We are very pleased to announce that our 2019 Colloquium will be Friday April 19th from 9am to 2pm in the Old Union Clubhouse Ballroom. We will all learn…
“The Fundamentals of Teaching: What are they, and how do I use them?”
This event will comprise a sequence of interactive workshops, facilitated by a number of teaching experts.
We will conclude with a panel focused on identifying teaching fundamentals and their use in the classroom.
Lunch will be served — please RSVP today!
Program Available : Colloquium Program
The annual ASEE Colloquium will be on April 19th, so please mark your calendars! The precise schedule is pending, but it will run from the morning through a catered lunch until the early afternoon. We have a lot of exciting details to share, but that will have to wait until the full announcement.
Stanford’s ASEE (American Society for Engineering Education) chapter is holding our annual spring colloquium on the morning of April 20th. Our theme this year is ‘Education at Scale’, and we will be having invited speakers sharing their experience on how to effectively educate larger audiences on technical topics, as well as a panel further discussing this topic. This colloquium will address the challenges of both effectively teaching to larger STEM classes, as well as to a broader audience through MOOCs or other methods for education outside of the classroom.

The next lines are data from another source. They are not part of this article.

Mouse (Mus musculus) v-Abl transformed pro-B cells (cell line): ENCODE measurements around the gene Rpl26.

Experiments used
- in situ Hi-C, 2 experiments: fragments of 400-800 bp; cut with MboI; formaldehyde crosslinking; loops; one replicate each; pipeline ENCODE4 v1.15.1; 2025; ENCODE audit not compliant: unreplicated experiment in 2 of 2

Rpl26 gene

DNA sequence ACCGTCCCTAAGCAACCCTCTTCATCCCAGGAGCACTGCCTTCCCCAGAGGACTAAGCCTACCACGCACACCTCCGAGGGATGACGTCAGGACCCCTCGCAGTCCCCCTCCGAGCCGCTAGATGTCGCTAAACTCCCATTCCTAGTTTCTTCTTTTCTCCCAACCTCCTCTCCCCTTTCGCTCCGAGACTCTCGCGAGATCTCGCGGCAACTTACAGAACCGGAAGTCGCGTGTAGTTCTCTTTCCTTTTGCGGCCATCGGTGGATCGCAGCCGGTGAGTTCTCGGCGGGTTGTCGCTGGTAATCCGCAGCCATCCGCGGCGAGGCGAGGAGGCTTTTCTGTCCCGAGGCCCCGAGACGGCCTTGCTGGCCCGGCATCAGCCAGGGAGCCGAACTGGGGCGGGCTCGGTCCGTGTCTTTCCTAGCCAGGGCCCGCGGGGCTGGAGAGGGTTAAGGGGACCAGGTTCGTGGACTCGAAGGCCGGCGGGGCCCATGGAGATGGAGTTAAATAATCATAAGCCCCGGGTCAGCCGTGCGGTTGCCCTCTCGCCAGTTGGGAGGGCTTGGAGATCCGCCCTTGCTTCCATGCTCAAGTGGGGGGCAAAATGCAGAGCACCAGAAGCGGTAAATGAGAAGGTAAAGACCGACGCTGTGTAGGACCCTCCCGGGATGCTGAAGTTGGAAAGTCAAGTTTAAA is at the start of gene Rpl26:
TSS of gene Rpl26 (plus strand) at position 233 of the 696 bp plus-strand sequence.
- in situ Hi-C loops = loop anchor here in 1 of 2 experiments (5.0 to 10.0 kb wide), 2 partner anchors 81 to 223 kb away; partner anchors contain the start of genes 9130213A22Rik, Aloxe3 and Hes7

For more information, check out the events page here.
We will be kicking off the new academic year with a fabulous talk and discussion led by Sheri Sheppard! Please join us on October 6th, 9:30-10:30am in the d.school (Building 550), Studio 2.* If you plan to attend, please make sure to respond to the RSVP survey. Sheri will be presenting work conducted during one of her recent classes. In her words:
In this talk I will describe on-going research done in live classrooms. More specifically I will focus on a pilot study run by Dr. Mark Schar in my classroom in the fall of 2016 to explore the concept of classroom belonging. The premise of Mark’s research was that grade performance is, in part, determined by a student’s sense of belonging in a classroom. Further, “classroom belonging” is a function of several factors including social belonging, engineering self efficacy, engineering identity and closeness to others in the classroom. This study revealed that a student’s sense of classroom belonging has a significant, positive impact on grade performance. The most important components of classroom belonging are the student’s sense of social belonging in the classroom and their engineering identity. The survey-based quantitative data were complemented with qualitative interviews with underrepresented minority engineering students. These allowed us to explore their classroom belonging experiences and showed that classroom belonging is a familiar concept and a function of two separate sources of belonging: academic belonging and social belonging. Implications of Mark’s findings for course design are discussed. Comments are also included on research conducted in “live classrooms.””
*Note: Studio 2 is on the upper floor of the d.school. Take the staircase near the van, which terminates near Studio 2’s door.
ASEE will be at the New Graduate Student Orientation Fair. Come drop by to learn what we do and how to get involved.
When: September 22 2017 12-2pm.
Where: Canfield Courtyard (in front of the Law School).